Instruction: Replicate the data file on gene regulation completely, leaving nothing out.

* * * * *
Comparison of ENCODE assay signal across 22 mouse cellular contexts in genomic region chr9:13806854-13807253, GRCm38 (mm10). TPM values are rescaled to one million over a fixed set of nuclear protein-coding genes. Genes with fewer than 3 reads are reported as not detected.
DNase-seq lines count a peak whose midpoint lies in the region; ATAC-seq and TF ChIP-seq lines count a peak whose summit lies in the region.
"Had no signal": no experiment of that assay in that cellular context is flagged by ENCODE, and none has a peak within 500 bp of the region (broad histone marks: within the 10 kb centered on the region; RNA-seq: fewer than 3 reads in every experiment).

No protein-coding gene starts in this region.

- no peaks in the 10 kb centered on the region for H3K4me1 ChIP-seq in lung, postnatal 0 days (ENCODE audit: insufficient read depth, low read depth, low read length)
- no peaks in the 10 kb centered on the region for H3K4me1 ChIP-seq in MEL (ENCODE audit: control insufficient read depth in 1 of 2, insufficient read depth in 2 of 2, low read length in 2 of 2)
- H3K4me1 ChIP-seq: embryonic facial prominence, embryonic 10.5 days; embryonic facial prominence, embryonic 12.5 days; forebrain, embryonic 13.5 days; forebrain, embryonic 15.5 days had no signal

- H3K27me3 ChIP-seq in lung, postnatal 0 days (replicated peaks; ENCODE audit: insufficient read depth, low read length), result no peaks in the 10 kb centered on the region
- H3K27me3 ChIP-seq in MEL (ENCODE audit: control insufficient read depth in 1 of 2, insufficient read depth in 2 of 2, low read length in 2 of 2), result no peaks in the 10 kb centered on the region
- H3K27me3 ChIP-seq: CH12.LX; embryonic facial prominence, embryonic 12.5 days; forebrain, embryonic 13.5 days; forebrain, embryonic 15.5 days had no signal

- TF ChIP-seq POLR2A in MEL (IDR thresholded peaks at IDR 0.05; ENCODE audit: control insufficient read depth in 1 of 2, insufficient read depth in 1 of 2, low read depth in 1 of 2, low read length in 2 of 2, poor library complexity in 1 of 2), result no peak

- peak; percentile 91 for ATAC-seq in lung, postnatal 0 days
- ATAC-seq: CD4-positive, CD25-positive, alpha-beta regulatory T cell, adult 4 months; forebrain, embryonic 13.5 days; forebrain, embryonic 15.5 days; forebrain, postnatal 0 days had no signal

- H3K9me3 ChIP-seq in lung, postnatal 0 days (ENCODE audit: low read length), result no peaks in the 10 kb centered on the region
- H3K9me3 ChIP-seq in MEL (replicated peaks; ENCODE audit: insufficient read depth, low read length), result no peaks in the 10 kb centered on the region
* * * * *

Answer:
Comparison of ENCODE assay signal across 22 mouse cellular contexts in genomic region chr9:13806854-13807253, GRCm38 (mm10). TPM values are rescaled to one million over a fixed set of nuclear protein-coding genes. Genes with fewer than 3 reads are reported as not detected.
DNase-seq lines count a peak whose midpoint lies in the region; ATAC-seq and TF ChIP-seq lines count a peak whose summit lies in the region.
"Had no signal": no experiment of that assay in that cellular context is flagged by ENCODE, and none has a peak within 500 bp of the region (broad histone marks: within the 10 kb centered on the region; RNA-seq: fewer than 3 reads in every experiment).

No protein-coding gene starts in this region.

- no peaks in the 10 kb centered on the region for H3K4me1 ChIP-seq in lung, postnatal 0 days (ENCODE audit: insufficient read depth, low read depth, low read length)
- no peaks in the 10 kb centered on the region for H3K4me1 ChIP-seq in MEL (ENCODE audit: control insufficient read depth in 1 of 2, insufficient read depth in 2 of 2, low read length in 2 of 2)
- H3K4me1 ChIP-seq: embryonic facial prominence, embryonic 10.5 days; embryonic facial prominence, embryonic 12.5 days; forebrain, embryonic 13.5 days; forebrain, embryonic 15.5 days had no signal

- H3K27me3 ChIP-seq in lung, postnatal 0 days (replicated peaks; ENCODE audit: insufficient read depth, low read length), result no peaks in the 10 kb centered on the region
- H3K27me3 ChIP-seq in MEL (ENCODE audit: control insufficient read depth in 1 of 2, insufficient read depth in 2 of 2, low read length in 2 of 2), result no peaks in the 10 kb centered on the region
- H3K27me3 ChIP-seq: CH12.LX; embryonic facial prominence, embryonic 12.5 days; forebrain, embryonic 13.5 days; forebrain, embryonic 15.5 days had no signal

- TF ChIP-seq POLR2A in MEL (IDR thresholded peaks at IDR 0.05; ENCODE audit: control insufficient read depth in 1 of 2, insufficient read depth in 1 of 2, low read depth in 1 of 2, low read length in 2 of 2, poor library complexity in 1 of 2), result no peak

- peak; percentile 91 for ATAC-seq in lung, postnatal 0 days
- ATAC-seq: CD4-positive, CD25-positive, alpha-beta regulatory T cell, adult 4 months; forebrain, embryonic 13.5 days; forebrain, embryonic 15.5 days; forebrain, postnatal 0 days had no signal

- H3K9me3 ChIP-seq in lung, postnatal 0 days (ENCODE audit: low read length), result no peaks in the 10 kb centered on the region
- H3K9me3 ChIP-seq in MEL (replicated peaks; ENCODE audit: insufficient read depth, low read length), result no peaks in the 10 kb centered on the region